For the audio industry, this can be exciting.
First, the sheer number of components and technologies, including some of the most traditional ones (e.g., speakers, microphones and amplifiers) is multiplied by a factor of thousands (or millions) to meet this expansion. Second, there's no reason why audio devices should stay away from that revolution. As we have discussed several times, loudspeakers, integrated amplifiers, full audio home hubs, and music servers need the same abilities and connectivity. It's not just about "smart speakers," but smart audio. Even the most traditional manufacturers and high-end designers need to understand this as an opportunity. Otherwise, soon the market will start considering those LG speakers with "Meridian Audio technology," as the new "high end."
This makes the Berlin show an interesting space to watch mainly due to the realizations of actual technology implementation. Not surprisingly, Berlin is where most of the development platform vendors proudly display their achievements with the major brands, while at CES in Las Vegas, NV, we need to attend meetings behind closed doors to actually see glimpses of new products and actual demonstrations. As our continuous IFA show coverage online shows, there were no shortage of announcements from those vendors (Frontier, StreamUnlimited, LibreWireless, etc.).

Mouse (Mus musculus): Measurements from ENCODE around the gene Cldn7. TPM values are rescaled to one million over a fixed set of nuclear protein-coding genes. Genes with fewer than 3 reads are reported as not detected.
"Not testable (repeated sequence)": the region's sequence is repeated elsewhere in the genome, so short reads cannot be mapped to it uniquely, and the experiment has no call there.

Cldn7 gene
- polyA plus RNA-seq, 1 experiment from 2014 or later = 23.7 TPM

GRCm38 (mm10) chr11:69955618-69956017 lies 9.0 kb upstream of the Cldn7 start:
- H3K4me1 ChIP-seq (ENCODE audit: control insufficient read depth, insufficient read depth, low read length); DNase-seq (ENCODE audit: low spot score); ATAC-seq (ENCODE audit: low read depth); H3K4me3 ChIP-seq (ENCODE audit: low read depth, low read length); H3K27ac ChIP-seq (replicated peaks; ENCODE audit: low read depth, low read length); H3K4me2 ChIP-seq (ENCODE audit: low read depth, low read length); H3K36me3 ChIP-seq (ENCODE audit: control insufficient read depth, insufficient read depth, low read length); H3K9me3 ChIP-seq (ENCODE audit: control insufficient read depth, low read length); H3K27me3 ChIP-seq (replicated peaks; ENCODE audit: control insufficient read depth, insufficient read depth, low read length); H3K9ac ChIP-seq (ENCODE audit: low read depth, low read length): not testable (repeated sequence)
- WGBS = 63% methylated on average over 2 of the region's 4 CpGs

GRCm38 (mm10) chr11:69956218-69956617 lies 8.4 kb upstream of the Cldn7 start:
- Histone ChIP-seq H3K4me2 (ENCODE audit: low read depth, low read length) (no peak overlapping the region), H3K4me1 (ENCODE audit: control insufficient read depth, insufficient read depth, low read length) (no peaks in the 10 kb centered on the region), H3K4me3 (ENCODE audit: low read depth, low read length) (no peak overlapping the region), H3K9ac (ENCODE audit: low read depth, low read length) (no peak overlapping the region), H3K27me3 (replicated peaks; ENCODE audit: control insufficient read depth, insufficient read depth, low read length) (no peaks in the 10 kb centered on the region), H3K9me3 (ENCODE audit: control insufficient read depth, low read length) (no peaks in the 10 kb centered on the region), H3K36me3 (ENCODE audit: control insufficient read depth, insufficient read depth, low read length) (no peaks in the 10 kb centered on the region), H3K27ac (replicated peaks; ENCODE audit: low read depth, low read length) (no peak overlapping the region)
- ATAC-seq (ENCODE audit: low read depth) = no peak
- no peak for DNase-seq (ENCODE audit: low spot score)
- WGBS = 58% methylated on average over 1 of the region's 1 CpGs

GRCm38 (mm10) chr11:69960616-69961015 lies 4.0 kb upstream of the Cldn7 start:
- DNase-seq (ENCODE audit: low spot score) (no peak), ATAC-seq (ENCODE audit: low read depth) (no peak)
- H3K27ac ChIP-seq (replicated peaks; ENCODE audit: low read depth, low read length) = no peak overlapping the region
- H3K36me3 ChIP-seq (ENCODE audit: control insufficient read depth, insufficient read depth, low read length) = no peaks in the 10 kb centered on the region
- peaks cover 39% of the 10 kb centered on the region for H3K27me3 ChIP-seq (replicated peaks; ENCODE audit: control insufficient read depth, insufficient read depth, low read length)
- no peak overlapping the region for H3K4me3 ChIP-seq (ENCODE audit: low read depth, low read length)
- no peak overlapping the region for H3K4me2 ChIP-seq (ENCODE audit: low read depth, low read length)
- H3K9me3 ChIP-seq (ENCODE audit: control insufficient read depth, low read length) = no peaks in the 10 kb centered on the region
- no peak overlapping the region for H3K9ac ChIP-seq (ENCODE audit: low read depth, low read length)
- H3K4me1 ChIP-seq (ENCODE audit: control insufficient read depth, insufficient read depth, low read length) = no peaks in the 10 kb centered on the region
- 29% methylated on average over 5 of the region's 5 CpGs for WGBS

Among the messages from the largest brands, I particularly appreciated Sony's press event because of the refocusing on the essential. As Sony accurately highlighted, the convergence of very high-resolution imaging and real-time delivery platforms - such as the emergent 5G wireless mobile network standard(s) - enables a world of applications far surpassing entertainment (e.g., medical, security, industrial, and even applications in autonomous vehicles). When performing a critical surgery, I am certain no one would dare to claim that "maybe in HD is enough" when they have the richness of 8K imagery available... and when they can zoom in 16x the same frame and still get a high-definition picture.